You’d think that a modern take on a tradition that risks dying out would be a sure-shot sell in India, but fashion designer Sabyasachi’s latest series of advertisement made a fatal mistake — portraying an average mangalsutra wearing woman as someone who willingly and unabashedly embraces her sexual desires.
Mangalsutra — which translates to an auspicious thread — is a customary necklace worn by many Hindu women after marriage. While any item that ‘marks’ a woman’s marital status is oppressive and patriarchal, let’s for the sake of this article say that a mangalsutra has been a proud symbol for many women of their commitment to their husbands. Thus, the mangalsutra, by extension, becomes a symbol of a woman enjoying a socially approved, marriage-sanctioned active sex life. We are talking about consensual ones.
Sabyasachi, the brand, has become increasingly associated with weddings in India since the rich and famous all choose the Kolkata designer’s clothes for any marriage ceremony. So, obviously, he went for the mangalsutra next. But while premarital sex remains a taboo in India, many couldn’t digest Sabyasachi’s new ad showing a presumably married woman, given her mangalsutra and bindi, being intimate.
The ad campaign, which includes depictions of LGBTQ couples, led to outrage on social media from the usual Right-wing self-appointed guardians of the Hindu culture. They called it ‘obscene’ and asked for the ad to be taken down. This comes on the heels of Dabur taking down its Karva Chauth ad showing a lesbian couple after BJP anger.
Who is a married woman?
Majority of those outraging seem to have a problem with one particular model — Varshita Thatavarthi, the dusky, plus-sized model and Sabyasachi’s latest muse.
Thatavarthi is flaunting the reimagined mangalsutra while wearing lingerie. Her head resting on the chest of a male model, she gazes right into the camera.
And that is a perfect mix of what scares the Right-wing extremists today, isn’t it? An Indian woman confident with her body, not shying behind dupattas and pallus, embracing her sexuality — turning a symbol of patriarchy into a symbol of sexual empowerment and being unapologetic about it. Many orthodox parents say, beta do what you like after marriage. The outrage against this ad shows clearly you can’t.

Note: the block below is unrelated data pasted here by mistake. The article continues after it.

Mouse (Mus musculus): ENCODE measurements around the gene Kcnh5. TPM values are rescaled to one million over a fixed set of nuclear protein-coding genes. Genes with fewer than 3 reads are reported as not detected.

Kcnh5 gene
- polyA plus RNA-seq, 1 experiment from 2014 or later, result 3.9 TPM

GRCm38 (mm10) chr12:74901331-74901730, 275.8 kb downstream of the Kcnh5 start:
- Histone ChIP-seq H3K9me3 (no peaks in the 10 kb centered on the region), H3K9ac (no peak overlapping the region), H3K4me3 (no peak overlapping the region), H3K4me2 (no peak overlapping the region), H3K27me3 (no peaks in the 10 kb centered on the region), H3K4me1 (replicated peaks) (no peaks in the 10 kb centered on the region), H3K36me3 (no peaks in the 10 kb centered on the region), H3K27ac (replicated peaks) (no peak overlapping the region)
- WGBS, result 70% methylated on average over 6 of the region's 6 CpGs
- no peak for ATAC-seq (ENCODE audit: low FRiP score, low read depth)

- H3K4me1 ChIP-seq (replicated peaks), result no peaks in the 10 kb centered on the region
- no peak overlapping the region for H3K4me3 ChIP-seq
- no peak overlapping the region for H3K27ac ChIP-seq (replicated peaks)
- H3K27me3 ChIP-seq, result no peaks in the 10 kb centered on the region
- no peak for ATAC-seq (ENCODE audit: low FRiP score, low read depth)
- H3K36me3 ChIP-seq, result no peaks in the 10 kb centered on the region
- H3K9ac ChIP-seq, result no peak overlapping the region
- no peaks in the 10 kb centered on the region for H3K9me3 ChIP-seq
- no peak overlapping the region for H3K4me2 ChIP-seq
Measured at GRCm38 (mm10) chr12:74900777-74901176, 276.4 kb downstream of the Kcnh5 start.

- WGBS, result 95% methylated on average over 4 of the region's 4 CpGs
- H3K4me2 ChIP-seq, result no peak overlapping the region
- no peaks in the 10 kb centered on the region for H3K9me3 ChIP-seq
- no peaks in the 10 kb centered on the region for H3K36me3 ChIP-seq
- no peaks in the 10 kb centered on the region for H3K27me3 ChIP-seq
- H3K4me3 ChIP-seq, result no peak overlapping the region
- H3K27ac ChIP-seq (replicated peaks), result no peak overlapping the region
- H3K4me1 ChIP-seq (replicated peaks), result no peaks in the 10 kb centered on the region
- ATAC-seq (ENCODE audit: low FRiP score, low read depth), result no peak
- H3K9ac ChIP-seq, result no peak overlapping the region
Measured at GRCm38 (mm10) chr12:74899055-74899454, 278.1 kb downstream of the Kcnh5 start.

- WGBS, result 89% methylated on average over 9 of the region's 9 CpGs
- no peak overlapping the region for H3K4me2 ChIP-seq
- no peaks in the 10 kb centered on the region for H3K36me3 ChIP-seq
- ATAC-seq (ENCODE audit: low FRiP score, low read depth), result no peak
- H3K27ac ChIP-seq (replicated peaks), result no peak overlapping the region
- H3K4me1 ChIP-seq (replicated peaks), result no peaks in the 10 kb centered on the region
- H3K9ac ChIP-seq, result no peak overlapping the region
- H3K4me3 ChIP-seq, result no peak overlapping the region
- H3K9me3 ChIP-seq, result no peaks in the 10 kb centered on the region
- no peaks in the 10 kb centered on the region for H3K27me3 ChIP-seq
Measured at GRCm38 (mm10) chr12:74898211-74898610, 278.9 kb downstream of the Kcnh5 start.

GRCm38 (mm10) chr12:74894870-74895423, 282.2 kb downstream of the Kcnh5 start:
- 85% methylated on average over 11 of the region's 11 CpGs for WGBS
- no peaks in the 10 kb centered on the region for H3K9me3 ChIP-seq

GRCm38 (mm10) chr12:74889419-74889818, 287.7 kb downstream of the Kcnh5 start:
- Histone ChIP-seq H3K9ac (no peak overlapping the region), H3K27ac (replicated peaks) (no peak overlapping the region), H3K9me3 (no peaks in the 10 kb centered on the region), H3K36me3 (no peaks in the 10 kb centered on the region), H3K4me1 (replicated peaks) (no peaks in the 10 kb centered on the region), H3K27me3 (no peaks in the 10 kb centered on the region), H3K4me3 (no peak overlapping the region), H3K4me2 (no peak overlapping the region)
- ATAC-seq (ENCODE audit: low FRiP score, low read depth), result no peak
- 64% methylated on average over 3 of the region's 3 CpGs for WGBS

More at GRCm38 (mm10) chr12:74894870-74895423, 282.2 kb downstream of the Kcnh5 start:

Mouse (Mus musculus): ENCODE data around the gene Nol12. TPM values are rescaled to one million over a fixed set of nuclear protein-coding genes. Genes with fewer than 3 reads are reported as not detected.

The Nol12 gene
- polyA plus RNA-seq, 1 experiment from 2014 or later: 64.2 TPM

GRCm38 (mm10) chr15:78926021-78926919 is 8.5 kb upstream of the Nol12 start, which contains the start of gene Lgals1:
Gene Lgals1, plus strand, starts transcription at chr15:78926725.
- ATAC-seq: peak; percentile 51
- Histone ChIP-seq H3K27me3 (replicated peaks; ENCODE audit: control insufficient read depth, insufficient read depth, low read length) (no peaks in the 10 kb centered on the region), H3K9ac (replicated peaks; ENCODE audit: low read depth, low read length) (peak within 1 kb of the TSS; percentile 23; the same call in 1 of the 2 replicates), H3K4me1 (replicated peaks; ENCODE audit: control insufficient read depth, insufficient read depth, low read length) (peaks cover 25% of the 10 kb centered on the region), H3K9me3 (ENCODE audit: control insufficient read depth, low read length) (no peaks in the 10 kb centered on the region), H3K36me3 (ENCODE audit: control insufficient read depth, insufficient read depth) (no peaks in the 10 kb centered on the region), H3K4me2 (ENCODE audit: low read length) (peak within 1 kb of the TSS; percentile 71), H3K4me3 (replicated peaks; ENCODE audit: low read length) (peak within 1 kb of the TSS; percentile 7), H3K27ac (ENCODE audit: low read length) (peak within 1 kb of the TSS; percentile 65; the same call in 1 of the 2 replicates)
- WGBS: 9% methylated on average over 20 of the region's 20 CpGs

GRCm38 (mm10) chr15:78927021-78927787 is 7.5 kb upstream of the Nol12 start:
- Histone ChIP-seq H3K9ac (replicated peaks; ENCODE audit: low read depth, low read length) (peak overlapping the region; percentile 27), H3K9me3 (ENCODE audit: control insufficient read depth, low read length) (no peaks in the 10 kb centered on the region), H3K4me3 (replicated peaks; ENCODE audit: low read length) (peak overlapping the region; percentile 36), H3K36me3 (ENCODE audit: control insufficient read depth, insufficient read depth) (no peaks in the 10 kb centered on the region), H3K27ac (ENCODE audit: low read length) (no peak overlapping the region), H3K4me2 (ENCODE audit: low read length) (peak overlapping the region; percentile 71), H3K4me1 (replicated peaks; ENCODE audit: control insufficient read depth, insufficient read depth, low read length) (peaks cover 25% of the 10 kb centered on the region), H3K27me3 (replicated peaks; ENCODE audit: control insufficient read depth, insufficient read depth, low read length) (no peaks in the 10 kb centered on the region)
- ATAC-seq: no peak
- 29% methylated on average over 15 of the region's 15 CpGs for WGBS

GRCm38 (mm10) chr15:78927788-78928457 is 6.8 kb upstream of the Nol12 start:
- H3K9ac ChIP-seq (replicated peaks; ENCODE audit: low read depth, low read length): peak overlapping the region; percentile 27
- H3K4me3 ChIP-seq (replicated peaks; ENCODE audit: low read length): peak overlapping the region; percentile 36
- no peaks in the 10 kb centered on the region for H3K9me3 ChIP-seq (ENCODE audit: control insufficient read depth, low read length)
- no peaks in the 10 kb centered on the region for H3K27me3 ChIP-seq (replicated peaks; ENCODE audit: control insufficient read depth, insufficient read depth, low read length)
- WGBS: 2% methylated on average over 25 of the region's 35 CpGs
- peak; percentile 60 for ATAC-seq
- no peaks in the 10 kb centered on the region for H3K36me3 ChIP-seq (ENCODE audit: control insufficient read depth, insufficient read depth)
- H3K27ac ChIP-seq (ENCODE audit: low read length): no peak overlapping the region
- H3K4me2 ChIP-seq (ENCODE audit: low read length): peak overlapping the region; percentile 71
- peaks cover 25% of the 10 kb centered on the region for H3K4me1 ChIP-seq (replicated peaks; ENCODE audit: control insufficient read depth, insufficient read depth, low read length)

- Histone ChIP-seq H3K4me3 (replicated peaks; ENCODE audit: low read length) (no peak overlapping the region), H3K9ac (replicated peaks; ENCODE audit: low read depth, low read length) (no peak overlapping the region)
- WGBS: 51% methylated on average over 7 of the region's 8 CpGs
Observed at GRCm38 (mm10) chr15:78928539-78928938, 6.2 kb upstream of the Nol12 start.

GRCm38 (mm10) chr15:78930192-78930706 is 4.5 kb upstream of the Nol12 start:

In 2015, a group of women in Tamil Nadu protested by taking off their mangalsutras, calling it a symbol of a woman’s slavery and the man’s control over his wife’s body.
Indeed, why are these symbols of lifelong bond with one’s spouse all for women? There is sindur, churas, shakha pola — and the mangalsutra — for women. Where is the man’s marker of his undying love for his spouse? And what of the LGBTQ community who are still ineligible to get married to their partners under the rigorous Indian laws?
Enter Sabyasachi — lending a luxury status to the humble mangalsutra, giving it a revamp that is inclusive of all genders and sexual orientations when more and more women are shunning it. I may not agree with the institution of marriage, or Sabyasachi’s philosophy of appropriating Indian traditions, but I am surprised that Hindus do not see this as an attempt to keep their traditions alive in the modern world.
It’s not that the Hindu Right-wingers do not like their ancient traditions wrapped in modernity. Ayurveda is a classic example of how ancient ‘remedies’ packed into modern plastic bottles make a booming industry.
Sabyasachi crosses ‘Lakshman rekha’
So, precisely, what makes the Sabyasachi ad vulgar?
It’s the proverbial ‘lakshman rekha’ that separates duty and subservience in marriage from pleasure in the bedroom.
The ideal Bharatiya nari has sex only after marriage to procreate. She is apologetic about her breasts and skin and does her best to hide them under layers of fabric. She tries to be thin and fair-skinned. She thinks more about household chores than her desires. Sexual relations with her husband is her duty, to such an extent, that even the courts refuse to intervene if she is raped by her husband.
So, how dare a designer suggest that a married Hindu woman may have sex with her husband for pleasure. How dare she look so much like the Indian girl-next-door, and have the impunity to look us in the eye? How dare she not cover up?
I’ll go so far as to concede that bras are in fact a Western concept. In Khajuraho, the goddesses flaunt necklaces on bare chests. Hindu women in fact did not cover their chests until a few hundred years ago. While salwar kameez has Mughal influence, the concept of Sari blouses had a British hand.
Hindu culture has continuously adapted to modern sensibilities and changed with Western influences. If you want to save your precious traditions from becoming irrelevant and obsolete, it would be prudent to bend to the winds of change.
Views are personal.
(Edited by Neera Majumdar)